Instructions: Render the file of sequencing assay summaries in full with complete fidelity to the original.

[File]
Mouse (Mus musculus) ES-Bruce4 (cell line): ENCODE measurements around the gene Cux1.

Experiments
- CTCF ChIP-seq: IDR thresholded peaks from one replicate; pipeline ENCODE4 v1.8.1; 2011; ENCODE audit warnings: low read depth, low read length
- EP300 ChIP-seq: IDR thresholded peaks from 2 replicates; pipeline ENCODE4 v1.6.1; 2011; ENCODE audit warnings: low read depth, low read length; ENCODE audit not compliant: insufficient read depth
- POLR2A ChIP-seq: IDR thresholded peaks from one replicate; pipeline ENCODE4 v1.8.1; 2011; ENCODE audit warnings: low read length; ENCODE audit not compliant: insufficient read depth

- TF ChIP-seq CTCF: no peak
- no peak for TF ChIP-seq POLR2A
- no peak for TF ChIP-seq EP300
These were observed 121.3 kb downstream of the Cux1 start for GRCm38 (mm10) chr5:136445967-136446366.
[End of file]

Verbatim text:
Mouse (Mus musculus) ES-Bruce4 (cell line): ENCODE measurements around the gene Cux1.

Experiments
- CTCF ChIP-seq: IDR thresholded peaks from one replicate; pipeline ENCODE4 v1.8.1; 2011; ENCODE audit warnings: low read depth, low read length
- EP300 ChIP-seq: IDR thresholded peaks from 2 replicates; pipeline ENCODE4 v1.6.1; 2011; ENCODE audit warnings: low read depth, low read length; ENCODE audit not compliant: insufficient read depth
- POLR2A ChIP-seq: IDR thresholded peaks from one replicate; pipeline ENCODE4 v1.8.1; 2011; ENCODE audit warnings: low read length; ENCODE audit not compliant: insufficient read depth

- TF ChIP-seq CTCF: no peak
- no peak for TF ChIP-seq POLR2A
- no peak for TF ChIP-seq EP300
These were observed 121.3 kb downstream of the Cux1 start for GRCm38 (mm10) chr5:136445967-136446366.